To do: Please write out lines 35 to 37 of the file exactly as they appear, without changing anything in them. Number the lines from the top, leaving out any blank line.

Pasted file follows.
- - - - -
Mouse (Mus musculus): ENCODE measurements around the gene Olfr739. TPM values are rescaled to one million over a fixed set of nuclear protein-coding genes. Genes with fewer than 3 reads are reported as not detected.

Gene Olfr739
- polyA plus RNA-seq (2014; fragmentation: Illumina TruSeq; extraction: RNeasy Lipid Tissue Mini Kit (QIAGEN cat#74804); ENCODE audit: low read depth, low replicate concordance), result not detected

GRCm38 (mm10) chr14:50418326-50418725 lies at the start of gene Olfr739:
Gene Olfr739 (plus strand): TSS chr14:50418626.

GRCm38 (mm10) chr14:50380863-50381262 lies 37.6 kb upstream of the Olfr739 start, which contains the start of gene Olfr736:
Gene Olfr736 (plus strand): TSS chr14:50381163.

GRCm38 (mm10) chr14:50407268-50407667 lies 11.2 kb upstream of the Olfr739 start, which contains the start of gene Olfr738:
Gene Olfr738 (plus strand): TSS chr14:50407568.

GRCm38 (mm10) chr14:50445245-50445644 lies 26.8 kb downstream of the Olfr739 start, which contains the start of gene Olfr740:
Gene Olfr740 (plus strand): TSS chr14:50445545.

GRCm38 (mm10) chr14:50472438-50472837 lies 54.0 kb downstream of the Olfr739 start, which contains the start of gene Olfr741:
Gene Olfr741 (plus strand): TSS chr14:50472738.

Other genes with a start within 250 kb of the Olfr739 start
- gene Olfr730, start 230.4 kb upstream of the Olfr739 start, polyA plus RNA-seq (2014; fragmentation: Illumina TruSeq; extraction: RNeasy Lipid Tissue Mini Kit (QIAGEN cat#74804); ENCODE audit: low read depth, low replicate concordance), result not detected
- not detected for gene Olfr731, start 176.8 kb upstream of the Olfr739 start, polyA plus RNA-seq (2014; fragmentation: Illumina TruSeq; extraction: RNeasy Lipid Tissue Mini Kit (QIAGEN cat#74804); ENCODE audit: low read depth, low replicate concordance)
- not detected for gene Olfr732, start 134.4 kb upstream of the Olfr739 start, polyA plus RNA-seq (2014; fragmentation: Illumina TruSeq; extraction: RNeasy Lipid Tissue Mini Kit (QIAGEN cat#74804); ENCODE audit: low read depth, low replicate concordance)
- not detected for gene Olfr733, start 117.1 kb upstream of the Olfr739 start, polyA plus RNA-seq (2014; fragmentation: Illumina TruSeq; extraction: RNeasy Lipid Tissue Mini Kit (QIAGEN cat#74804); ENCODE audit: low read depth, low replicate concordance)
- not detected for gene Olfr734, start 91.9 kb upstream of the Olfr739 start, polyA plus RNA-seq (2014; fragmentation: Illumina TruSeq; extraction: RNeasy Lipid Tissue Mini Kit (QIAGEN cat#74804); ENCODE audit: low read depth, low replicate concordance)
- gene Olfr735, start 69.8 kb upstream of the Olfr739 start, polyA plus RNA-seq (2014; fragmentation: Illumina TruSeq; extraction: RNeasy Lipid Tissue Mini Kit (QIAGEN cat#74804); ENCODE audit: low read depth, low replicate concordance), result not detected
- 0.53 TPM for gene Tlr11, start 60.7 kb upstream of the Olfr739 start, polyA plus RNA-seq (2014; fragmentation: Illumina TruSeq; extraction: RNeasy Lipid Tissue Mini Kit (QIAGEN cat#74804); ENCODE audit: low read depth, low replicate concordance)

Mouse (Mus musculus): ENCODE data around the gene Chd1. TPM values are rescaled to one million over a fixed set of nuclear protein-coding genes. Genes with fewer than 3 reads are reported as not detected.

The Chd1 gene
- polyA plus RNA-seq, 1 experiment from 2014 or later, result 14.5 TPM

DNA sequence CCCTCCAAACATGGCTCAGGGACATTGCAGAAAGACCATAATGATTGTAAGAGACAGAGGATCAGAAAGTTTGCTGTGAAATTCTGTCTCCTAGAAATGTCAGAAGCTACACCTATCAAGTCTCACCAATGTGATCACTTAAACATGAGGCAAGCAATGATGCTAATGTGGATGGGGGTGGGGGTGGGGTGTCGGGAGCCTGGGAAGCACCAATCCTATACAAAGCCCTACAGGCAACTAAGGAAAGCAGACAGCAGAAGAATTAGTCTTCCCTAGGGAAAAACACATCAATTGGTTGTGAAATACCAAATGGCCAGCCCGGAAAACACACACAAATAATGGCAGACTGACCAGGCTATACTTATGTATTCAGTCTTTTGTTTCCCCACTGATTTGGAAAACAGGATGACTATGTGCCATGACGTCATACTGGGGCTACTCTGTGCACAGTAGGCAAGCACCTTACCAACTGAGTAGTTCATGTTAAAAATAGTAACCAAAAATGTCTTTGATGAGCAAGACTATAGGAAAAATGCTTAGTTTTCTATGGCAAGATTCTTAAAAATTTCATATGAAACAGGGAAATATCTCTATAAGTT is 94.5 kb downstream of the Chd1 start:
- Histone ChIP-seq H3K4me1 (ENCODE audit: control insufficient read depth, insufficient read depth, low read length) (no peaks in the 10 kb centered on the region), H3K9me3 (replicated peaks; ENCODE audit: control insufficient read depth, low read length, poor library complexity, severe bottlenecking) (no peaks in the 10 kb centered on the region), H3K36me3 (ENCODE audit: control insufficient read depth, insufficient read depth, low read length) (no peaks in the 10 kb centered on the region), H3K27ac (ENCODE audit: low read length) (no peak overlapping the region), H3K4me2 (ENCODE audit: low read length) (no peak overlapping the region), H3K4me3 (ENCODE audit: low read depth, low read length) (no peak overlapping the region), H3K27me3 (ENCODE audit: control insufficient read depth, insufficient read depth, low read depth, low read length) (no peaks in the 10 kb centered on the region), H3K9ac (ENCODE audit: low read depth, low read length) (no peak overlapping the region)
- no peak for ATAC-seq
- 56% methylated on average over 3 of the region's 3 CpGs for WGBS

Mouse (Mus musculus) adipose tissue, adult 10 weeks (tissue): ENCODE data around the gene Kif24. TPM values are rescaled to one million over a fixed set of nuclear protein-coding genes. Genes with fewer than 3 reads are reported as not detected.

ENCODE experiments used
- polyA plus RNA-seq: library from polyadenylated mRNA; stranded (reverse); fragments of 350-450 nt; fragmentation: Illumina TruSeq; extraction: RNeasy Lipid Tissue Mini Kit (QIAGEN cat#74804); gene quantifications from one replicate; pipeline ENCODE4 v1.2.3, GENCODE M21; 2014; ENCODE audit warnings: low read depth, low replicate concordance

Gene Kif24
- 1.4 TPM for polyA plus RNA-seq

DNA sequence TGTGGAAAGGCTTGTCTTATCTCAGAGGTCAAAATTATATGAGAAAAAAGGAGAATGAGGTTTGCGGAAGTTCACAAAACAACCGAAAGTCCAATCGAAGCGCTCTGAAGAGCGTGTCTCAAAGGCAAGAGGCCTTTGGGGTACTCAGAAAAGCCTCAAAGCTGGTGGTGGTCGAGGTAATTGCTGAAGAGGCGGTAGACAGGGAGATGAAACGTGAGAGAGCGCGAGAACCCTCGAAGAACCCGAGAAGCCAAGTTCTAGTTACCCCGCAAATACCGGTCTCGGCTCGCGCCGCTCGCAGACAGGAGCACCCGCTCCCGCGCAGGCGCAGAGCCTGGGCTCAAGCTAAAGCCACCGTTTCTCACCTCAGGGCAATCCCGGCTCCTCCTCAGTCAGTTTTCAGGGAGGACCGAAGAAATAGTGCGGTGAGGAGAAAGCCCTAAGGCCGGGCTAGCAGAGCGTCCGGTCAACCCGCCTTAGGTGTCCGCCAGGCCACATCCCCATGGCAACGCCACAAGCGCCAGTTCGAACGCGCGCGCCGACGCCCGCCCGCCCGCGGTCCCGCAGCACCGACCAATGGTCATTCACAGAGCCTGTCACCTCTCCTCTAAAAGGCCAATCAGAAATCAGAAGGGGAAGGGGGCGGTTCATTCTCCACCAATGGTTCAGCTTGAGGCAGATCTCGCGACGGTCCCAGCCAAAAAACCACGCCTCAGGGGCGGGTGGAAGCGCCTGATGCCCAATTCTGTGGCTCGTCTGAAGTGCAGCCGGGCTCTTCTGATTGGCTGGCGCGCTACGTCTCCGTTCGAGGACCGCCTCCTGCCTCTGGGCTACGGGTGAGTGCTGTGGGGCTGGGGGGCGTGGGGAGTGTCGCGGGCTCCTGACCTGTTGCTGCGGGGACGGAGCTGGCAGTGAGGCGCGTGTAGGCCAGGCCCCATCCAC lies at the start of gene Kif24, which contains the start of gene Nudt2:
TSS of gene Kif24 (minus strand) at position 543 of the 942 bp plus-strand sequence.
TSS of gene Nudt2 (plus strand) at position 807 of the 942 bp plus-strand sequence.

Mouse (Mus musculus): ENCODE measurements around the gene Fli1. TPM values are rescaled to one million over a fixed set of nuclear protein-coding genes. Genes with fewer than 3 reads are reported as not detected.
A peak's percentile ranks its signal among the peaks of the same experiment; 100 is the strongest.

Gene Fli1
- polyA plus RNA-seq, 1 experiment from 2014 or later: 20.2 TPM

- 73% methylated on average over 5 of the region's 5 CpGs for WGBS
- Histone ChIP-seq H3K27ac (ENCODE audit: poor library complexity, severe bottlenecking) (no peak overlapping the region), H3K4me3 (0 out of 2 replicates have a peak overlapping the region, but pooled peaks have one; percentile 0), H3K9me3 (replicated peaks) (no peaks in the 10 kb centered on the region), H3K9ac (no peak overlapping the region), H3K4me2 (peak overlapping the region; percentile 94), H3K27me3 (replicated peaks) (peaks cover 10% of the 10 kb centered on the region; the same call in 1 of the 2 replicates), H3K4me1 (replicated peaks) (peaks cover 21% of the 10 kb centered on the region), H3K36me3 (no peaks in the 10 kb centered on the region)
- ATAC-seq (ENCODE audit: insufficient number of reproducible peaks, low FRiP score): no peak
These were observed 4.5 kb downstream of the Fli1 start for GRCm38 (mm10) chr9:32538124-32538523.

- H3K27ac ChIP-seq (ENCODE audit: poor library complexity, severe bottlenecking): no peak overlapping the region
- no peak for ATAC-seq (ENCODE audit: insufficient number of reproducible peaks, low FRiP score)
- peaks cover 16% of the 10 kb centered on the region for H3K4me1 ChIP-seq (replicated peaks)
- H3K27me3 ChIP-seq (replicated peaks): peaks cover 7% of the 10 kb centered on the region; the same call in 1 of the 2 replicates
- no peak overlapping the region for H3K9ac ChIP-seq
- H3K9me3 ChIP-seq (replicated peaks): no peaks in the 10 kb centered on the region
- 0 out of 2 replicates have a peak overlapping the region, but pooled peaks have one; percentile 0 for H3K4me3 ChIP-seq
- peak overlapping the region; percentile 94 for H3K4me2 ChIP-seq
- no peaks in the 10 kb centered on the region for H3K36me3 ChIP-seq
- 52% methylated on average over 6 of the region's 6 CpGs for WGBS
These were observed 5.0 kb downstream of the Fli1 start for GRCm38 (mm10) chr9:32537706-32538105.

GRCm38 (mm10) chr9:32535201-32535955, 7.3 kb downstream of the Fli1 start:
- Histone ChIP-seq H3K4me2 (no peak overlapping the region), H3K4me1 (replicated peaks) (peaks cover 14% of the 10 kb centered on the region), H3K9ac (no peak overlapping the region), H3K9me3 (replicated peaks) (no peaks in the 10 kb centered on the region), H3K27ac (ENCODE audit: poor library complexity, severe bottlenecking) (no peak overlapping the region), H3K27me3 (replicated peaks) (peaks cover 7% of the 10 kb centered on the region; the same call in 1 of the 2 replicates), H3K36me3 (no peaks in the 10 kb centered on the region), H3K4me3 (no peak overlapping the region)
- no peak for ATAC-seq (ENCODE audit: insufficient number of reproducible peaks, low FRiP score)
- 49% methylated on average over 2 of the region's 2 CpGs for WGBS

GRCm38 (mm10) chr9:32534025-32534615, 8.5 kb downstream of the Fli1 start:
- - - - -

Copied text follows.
TSS of gene Kif24 (minus strand) at position 543 of the 942 bp plus-strand sequence.
TSS of gene Nudt2 (plus strand) at position 807 of the 942 bp plus-strand sequence.

Mouse (Mus musculus): ENCODE measurements around the gene Fli1. TPM values are rescaled to one million over a fixed set of nuclear protein-coding genes. Genes with fewer than 3 reads are reported as not detected.